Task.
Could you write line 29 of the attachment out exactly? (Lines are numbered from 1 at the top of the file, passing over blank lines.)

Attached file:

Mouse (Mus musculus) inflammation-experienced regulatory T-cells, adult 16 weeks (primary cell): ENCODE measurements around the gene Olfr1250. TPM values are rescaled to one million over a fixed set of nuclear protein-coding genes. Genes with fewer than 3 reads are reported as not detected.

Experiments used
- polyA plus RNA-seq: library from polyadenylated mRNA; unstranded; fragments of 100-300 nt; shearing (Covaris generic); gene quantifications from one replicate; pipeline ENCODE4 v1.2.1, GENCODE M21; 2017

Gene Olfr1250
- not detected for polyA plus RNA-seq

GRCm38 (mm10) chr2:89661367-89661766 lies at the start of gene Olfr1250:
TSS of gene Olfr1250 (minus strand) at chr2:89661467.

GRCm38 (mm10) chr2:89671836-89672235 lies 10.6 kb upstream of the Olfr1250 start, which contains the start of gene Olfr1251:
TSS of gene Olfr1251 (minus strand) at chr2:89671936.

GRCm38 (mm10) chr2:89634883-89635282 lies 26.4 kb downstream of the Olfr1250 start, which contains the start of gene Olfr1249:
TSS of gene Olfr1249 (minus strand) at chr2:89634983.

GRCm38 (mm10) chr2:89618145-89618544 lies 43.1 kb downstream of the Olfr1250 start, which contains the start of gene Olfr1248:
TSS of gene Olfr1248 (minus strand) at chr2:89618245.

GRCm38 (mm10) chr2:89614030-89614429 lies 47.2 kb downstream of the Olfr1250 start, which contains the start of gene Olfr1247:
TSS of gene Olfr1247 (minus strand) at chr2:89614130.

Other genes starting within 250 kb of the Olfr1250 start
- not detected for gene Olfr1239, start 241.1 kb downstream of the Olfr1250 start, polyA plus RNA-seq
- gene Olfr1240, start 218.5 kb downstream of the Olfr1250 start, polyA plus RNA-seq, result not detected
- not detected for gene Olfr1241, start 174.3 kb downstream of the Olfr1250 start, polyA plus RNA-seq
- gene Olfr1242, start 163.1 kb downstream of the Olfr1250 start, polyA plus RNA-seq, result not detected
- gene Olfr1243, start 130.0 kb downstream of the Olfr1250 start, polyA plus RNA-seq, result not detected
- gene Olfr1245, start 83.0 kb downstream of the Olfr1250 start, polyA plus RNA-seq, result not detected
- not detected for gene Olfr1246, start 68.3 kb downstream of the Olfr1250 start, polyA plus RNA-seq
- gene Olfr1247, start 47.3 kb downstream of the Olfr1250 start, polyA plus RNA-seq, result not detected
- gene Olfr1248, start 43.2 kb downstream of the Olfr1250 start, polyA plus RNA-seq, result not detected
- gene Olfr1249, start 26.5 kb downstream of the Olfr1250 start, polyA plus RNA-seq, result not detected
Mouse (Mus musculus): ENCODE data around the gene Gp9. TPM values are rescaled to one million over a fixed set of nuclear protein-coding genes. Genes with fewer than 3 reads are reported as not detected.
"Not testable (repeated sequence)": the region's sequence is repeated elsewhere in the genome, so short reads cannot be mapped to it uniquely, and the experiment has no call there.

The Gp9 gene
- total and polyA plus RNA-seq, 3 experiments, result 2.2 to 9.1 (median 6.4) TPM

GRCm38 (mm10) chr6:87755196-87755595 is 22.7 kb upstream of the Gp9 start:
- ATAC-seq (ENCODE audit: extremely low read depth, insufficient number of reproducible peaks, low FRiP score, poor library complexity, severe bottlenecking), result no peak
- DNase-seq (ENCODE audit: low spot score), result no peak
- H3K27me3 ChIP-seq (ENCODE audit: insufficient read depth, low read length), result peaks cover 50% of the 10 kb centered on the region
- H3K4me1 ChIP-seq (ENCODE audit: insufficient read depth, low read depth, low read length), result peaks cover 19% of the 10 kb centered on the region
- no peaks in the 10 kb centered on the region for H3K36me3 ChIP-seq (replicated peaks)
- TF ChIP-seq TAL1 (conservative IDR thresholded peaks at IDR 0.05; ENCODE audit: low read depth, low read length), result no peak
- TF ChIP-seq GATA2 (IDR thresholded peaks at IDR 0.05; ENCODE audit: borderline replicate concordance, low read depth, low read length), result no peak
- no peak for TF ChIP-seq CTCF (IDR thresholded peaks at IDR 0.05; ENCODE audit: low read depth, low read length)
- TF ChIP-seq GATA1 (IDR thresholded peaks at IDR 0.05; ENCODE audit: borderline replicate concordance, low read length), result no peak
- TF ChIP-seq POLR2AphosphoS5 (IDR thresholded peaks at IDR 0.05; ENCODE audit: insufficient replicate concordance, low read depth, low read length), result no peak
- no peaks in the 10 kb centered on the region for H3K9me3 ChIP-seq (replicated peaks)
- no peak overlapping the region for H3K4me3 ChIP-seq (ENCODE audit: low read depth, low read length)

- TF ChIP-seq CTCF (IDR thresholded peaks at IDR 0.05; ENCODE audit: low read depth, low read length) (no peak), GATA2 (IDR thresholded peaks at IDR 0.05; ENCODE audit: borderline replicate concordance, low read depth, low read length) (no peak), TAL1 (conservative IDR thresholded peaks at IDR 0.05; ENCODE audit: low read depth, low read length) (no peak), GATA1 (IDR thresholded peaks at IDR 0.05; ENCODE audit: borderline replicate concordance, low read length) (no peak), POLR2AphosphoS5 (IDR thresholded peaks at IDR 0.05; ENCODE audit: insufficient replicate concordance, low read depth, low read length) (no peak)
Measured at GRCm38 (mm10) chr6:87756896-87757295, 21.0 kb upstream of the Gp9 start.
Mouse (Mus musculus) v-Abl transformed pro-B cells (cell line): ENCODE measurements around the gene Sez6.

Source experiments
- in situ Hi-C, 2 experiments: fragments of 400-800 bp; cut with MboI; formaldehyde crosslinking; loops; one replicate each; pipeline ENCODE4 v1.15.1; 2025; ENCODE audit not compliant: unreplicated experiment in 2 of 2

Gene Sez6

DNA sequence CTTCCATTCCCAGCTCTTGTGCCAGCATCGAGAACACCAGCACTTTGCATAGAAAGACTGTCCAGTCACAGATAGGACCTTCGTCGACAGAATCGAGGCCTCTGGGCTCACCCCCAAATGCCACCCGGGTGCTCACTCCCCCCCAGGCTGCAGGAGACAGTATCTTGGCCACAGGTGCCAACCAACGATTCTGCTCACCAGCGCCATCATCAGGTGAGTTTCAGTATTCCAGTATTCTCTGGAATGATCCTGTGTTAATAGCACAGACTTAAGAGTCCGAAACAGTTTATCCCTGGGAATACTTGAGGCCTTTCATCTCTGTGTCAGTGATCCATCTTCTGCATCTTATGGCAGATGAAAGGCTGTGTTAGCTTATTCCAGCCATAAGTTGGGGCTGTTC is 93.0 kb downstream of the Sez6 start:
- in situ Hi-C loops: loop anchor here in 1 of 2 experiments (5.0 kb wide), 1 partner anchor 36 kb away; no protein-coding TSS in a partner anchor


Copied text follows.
The Gp9 gene